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CLIENT ALERT: U.S. Department of Labor Issues Final Overtime Rule

September 26, 2019

On September 24, 2019, the U.S. Department of Labor announced its much-anticipated final rule raising the salary thresholds for executive, administrative, and professional workers to be considered exempt from overtime and minimum wage requirements to $684/week (or $35,568/year). The final rule also increases the salary threshold for highly compensated employees from $100,000 to $107,432 per year. The DOL estimates that 1.2 million currently exempt employees will gain overtime eligibility under the new rule, which will go into effect on January 1, 2020.

These changes are consistent with several provisions from the proposed rule announced in March and discussed at Potter Anderson’s labor and employment seminar in May. Like the proposed rule, the final rule allows employers to satisfy up to 10% of the salary threshold with nondiscretionary bonuses and/or incentive payments, including commissions. The final rule also permits a one time “catch-up” payment, which allows employers to make one-time payments of up to $3,556.80 within one pay period of the end of the year to maintain an employee’s exempt status if the employee’s compensation falls short of the $35,568 annual salary threshold.

Unlike the proposed rule, the final rule does not require the DOL to increase the salary threshold every four years. It does commit, however, to periodic increases in the salary thresholds based on the 20th percentile of full-time salaried workers in the lowest-wage census region and/or in the retail industry nationally. In addition, the DOL will periodically adjust the level for highly compensated employees based on the 80th percentile of earnings of full-time salaried workers nationally. Increases will only occur after a period of public notice and comment. Therefore, future updates to the salary levels should be predictable.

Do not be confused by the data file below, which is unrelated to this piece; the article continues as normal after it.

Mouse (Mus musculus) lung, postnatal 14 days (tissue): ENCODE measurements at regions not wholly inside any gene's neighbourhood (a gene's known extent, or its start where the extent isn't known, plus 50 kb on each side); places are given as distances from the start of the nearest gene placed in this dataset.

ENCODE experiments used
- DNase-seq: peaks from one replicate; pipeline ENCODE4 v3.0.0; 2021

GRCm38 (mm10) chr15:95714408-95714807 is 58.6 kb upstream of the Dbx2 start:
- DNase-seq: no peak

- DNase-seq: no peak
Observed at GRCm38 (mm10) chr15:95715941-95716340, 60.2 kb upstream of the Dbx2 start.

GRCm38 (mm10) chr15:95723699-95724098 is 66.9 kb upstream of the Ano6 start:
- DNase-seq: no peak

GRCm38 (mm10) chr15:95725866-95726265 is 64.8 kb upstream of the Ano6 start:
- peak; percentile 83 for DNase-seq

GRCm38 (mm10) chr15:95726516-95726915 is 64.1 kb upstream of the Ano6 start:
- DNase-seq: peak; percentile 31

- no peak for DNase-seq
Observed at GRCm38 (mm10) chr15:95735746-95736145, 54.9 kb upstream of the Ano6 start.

The new rule has two primary ramifications for employers. First, before January 1, 2020, employers should reassess employees’ exemption status under the new salary thresholds. Employers should consider conducting this analysis without incorporating the 10% credit for nondiscretionary bonuses, as the administrative burden associated with tracking these payments may not be worth the relatively slight benefit for most employers. In addition, employers should consider whether raising salaries to maintain employees’ exempt status will outweigh future overtime payments. If employers choose to reclassify employees, employers should ensure that reclassified employees are trained on their new timekeeping processes. Second, employers who choose to rely on nondiscretionary bonuses or incentive payments to maintain employees’ exempt status should update payroll systems to ensure that employees who do not meet the salary threshold at the end of the year receive a catch-up payment to maintain their exempt status.

To discuss this rule or for assistance with your other employment law questions, contact Kathleen Furey McDonough or Jennifer Gimler Brady.